Press release 8 October, 2013: "Prize for the Freedom and Future of the Media" 2013

Leipzig, 8 October, 2013. With the 13th "Prize for the Freedom and Future of the Media", the Media Foundation of Sparkasse Leipzig today honors journalists and institutions that dedicate themselves to ensuring and developing the freedom of the press around the world with courage and strong personal commitment. This year's laureates are: the journalist Tongam Rina from India; the initiators of journalismfund.eu that supports cross-border investigative journalism Brigitte Alfter (Denmark) and Ides Debruyne (Belgium); the German Middle East correspondents Jörg Armbruster and Martin Durm as well as the lawyer and journalist Glenn Greenwald (USA) and the British newspaper The Guardian.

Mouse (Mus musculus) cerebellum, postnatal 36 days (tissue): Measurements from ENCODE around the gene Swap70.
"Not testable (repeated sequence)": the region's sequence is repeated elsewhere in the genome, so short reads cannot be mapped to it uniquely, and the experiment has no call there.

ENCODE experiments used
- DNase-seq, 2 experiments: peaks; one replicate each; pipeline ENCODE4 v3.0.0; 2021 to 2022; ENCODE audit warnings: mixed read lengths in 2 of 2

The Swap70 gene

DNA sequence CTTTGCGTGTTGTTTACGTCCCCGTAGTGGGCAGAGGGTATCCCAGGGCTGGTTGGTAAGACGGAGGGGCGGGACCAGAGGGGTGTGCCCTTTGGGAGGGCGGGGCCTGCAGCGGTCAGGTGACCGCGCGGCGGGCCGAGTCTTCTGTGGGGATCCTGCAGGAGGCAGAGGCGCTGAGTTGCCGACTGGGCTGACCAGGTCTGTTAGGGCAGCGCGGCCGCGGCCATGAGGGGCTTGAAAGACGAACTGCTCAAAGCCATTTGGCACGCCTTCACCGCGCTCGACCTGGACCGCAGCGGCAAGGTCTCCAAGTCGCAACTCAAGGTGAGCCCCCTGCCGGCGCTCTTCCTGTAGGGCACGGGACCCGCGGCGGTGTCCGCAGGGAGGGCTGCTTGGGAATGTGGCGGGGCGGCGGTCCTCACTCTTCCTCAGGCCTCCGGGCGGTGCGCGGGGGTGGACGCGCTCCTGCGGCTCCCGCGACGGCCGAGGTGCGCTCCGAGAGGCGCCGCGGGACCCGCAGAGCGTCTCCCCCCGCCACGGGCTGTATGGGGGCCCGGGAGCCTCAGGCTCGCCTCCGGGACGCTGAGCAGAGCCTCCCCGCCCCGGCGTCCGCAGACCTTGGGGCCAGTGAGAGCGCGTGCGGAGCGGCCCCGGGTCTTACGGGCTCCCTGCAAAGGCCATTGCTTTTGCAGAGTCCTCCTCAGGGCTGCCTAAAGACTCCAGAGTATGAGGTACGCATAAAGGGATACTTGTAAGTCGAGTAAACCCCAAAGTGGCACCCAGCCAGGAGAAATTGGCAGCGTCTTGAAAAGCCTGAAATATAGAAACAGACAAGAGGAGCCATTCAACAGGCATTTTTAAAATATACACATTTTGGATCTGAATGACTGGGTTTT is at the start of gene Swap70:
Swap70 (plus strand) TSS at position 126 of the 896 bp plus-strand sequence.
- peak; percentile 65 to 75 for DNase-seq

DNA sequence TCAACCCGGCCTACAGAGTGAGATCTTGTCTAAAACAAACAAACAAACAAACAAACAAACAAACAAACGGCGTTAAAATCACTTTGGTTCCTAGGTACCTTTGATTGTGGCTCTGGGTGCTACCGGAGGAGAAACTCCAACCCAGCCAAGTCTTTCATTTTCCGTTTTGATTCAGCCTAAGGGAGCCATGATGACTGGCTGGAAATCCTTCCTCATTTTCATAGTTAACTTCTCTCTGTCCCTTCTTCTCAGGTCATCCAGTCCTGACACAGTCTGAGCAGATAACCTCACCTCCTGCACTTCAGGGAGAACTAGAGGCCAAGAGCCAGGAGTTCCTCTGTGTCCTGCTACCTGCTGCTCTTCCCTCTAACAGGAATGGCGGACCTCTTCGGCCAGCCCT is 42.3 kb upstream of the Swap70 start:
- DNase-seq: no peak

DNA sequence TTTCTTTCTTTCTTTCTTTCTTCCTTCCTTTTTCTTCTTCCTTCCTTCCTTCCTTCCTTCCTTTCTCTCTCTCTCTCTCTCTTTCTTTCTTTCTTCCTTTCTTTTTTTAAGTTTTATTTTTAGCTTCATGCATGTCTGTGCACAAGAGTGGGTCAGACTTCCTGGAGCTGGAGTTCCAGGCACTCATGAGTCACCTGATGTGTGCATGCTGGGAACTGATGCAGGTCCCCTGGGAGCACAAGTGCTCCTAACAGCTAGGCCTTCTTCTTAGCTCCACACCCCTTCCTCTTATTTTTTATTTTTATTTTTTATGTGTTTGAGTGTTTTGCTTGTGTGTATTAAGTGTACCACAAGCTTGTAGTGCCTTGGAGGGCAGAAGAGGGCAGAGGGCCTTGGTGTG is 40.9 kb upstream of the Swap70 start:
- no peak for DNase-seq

This year's Leipzig "Prize for the Freedom and Future of the Media" has been endowed with 40,000 Euros for the first time and as an exception. Since 2001 the Leipzig Media Foundation honors journalists from around the world every year with the award who commit themselves to independent journalism despite high personal risks to their work and lives during research and in their articles and reports. "Press freedom is threatened in many countries, unfortunately more and more in countries, where we wouldn't expect it in the first place because press freedom seems to be protected there by laws and constitutions", said Dr. Harald Langenfeld, chairman of Sparkasse Leipzig and the Media Foundation during today's press conference: The Leipzig media award is concerned with current threats to press freedom too. According to the Foundation Council and the Board this justifies the fact that the award is given to four laureates the first time and the endowment was increased as a result of the revelations of worldwide monitoring practices by intelligence agencies by Glenn Greenwald and The Guardian.